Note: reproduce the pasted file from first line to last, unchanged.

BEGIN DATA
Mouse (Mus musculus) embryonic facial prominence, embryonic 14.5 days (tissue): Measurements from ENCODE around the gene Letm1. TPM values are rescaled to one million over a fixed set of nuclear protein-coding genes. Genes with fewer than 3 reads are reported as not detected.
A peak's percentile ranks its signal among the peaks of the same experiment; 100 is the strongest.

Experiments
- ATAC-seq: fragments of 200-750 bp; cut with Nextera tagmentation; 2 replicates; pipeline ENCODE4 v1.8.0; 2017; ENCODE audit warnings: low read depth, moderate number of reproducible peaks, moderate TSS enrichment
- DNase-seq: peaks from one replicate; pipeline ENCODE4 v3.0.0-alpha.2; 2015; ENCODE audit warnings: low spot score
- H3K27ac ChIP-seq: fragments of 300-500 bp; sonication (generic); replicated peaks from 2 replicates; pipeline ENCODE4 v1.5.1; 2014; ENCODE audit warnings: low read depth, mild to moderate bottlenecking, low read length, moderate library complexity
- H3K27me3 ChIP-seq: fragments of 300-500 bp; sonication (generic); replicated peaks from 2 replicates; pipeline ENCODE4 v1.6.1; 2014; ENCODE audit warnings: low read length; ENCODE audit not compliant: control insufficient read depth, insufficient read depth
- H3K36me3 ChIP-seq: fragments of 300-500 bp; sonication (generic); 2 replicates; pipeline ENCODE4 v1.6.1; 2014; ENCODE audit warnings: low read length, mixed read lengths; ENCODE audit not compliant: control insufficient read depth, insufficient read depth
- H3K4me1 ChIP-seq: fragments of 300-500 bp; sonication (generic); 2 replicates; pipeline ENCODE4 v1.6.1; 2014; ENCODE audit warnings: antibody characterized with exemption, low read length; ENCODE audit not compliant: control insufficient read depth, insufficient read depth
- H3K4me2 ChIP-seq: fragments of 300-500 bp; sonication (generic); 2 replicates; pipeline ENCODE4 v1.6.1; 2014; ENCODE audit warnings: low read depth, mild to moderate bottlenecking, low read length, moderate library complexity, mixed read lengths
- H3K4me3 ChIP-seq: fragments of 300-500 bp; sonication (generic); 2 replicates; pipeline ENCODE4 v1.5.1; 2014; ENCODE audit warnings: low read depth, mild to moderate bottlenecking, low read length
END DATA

Mouse (Mus musculus) embryonic facial prominence, embryonic 14.5 days (tissue): Measurements from ENCODE around the gene Letm1. TPM values are rescaled to one million over a fixed set of nuclear protein-coding genes. Genes with fewer than 3 reads are reported as not detected.
A peak's percentile ranks its signal among the peaks of the same experiment; 100 is the strongest.

Experiments
- ATAC-seq: fragments of 200-750 bp; cut with Nextera tagmentation; 2 replicates; pipeline ENCODE4 v1.8.0; 2017; ENCODE audit warnings: low read depth, moderate number of reproducible peaks, moderate TSS enrichment
- DNase-seq: peaks from one replicate; pipeline ENCODE4 v3.0.0-alpha.2; 2015; ENCODE audit warnings: low spot score
- H3K27ac ChIP-seq: fragments of 300-500 bp; sonication (generic); replicated peaks from 2 replicates; pipeline ENCODE4 v1.5.1; 2014; ENCODE audit warnings: low read depth, mild to moderate bottlenecking, low read length, moderate library complexity
- H3K27me3 ChIP-seq: fragments of 300-500 bp; sonication (generic); replicated peaks from 2 replicates; pipeline ENCODE4 v1.6.1; 2014; ENCODE audit warnings: low read length; ENCODE audit not compliant: control insufficient read depth, insufficient read depth
- H3K36me3 ChIP-seq: fragments of 300-500 bp; sonication (generic); 2 replicates; pipeline ENCODE4 v1.6.1; 2014; ENCODE audit warnings: low read length, mixed read lengths; ENCODE audit not compliant: control insufficient read depth, insufficient read depth
- H3K4me1 ChIP-seq: fragments of 300-500 bp; sonication (generic); 2 replicates; pipeline ENCODE4 v1.6.1; 2014; ENCODE audit warnings: antibody characterized with exemption, low read length; ENCODE audit not compliant: control insufficient read depth, insufficient read depth
- H3K4me2 ChIP-seq: fragments of 300-500 bp; sonication (generic); 2 replicates; pipeline ENCODE4 v1.6.1; 2014; ENCODE audit warnings: low read depth, mild to moderate bottlenecking, low read length, moderate library complexity, mixed read lengths
- H3K4me3 ChIP-seq: fragments of 300-500 bp; sonication (generic); 2 replicates; pipeline ENCODE4 v1.5.1; 2014; ENCODE audit warnings: low read depth, mild to moderate bottlenecking, low read length